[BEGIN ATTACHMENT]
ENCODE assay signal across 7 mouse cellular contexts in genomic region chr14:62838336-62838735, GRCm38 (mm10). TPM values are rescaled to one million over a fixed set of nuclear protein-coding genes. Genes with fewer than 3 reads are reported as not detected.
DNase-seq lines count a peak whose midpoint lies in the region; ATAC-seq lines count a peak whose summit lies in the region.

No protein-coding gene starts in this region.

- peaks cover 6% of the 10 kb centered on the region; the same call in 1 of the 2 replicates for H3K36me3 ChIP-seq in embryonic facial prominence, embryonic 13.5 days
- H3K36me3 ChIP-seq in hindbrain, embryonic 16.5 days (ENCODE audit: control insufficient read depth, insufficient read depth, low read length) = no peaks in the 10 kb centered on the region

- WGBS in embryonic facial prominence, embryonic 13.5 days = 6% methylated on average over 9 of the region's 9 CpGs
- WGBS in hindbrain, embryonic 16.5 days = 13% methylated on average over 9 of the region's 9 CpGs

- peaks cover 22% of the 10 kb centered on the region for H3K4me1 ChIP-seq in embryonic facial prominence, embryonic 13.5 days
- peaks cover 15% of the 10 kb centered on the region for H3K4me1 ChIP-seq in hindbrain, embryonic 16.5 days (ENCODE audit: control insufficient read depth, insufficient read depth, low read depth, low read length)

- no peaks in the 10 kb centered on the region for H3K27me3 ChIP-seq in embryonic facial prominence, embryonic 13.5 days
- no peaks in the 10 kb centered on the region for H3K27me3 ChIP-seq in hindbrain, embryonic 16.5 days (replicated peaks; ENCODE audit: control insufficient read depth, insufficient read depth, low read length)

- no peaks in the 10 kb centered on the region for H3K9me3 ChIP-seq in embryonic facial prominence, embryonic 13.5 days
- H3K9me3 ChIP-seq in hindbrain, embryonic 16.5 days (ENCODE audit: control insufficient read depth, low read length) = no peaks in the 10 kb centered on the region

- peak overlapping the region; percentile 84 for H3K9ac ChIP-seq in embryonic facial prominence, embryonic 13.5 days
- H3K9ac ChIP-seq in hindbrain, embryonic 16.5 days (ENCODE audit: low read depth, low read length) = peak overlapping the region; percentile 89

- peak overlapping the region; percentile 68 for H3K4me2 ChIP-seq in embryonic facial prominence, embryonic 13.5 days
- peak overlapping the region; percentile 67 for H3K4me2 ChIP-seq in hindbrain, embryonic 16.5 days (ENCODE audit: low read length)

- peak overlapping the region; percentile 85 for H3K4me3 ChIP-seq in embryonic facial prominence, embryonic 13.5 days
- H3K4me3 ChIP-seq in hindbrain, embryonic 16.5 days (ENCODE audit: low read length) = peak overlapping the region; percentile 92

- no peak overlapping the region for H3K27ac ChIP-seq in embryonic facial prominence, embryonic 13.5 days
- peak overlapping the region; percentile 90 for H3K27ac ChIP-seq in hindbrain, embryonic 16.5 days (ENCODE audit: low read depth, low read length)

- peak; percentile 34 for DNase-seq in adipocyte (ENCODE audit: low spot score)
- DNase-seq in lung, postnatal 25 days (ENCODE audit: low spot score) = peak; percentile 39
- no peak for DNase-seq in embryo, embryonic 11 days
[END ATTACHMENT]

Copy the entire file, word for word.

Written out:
ENCODE assay signal across 7 mouse cellular contexts in genomic region chr14:62838336-62838735, GRCm38 (mm10). TPM values are rescaled to one million over a fixed set of nuclear protein-coding genes. Genes with fewer than 3 reads are reported as not detected.
DNase-seq lines count a peak whose midpoint lies in the region; ATAC-seq lines count a peak whose summit lies in the region.

No protein-coding gene starts in this region.

- peaks cover 6% of the 10 kb centered on the region; the same call in 1 of the 2 replicates for H3K36me3 ChIP-seq in embryonic facial prominence, embryonic 13.5 days
- H3K36me3 ChIP-seq in hindbrain, embryonic 16.5 days (ENCODE audit: control insufficient read depth, insufficient read depth, low read length) = no peaks in the 10 kb centered on the region

- WGBS in embryonic facial prominence, embryonic 13.5 days = 6% methylated on average over 9 of the region's 9 CpGs
- WGBS in hindbrain, embryonic 16.5 days = 13% methylated on average over 9 of the region's 9 CpGs

- peaks cover 22% of the 10 kb centered on the region for H3K4me1 ChIP-seq in embryonic facial prominence, embryonic 13.5 days
- peaks cover 15% of the 10 kb centered on the region for H3K4me1 ChIP-seq in hindbrain, embryonic 16.5 days (ENCODE audit: control insufficient read depth, insufficient read depth, low read depth, low read length)

- no peaks in the 10 kb centered on the region for H3K27me3 ChIP-seq in embryonic facial prominence, embryonic 13.5 days
- no peaks in the 10 kb centered on the region for H3K27me3 ChIP-seq in hindbrain, embryonic 16.5 days (replicated peaks; ENCODE audit: control insufficient read depth, insufficient read depth, low read length)

- no peaks in the 10 kb centered on the region for H3K9me3 ChIP-seq in embryonic facial prominence, embryonic 13.5 days
- H3K9me3 ChIP-seq in hindbrain, embryonic 16.5 days (ENCODE audit: control insufficient read depth, low read length) = no peaks in the 10 kb centered on the region

- peak overlapping the region; percentile 84 for H3K9ac ChIP-seq in embryonic facial prominence, embryonic 13.5 days
- H3K9ac ChIP-seq in hindbrain, embryonic 16.5 days (ENCODE audit: low read depth, low read length) = peak overlapping the region; percentile 89

- peak overlapping the region; percentile 68 for H3K4me2 ChIP-seq in embryonic facial prominence, embryonic 13.5 days
- peak overlapping the region; percentile 67 for H3K4me2 ChIP-seq in hindbrain, embryonic 16.5 days (ENCODE audit: low read length)

- peak overlapping the region; percentile 85 for H3K4me3 ChIP-seq in embryonic facial prominence, embryonic 13.5 days
- H3K4me3 ChIP-seq in hindbrain, embryonic 16.5 days (ENCODE audit: low read length) = peak overlapping the region; percentile 92

- no peak overlapping the region for H3K27ac ChIP-seq in embryonic facial prominence, embryonic 13.5 days
- peak overlapping the region; percentile 90 for H3K27ac ChIP-seq in hindbrain, embryonic 16.5 days (ENCODE audit: low read depth, low read length)

- peak; percentile 34 for DNase-seq in adipocyte (ENCODE audit: low spot score)
- DNase-seq in lung, postnatal 25 days (ENCODE audit: low spot score) = peak; percentile 39
- no peak for DNase-seq in embryo, embryonic 11 days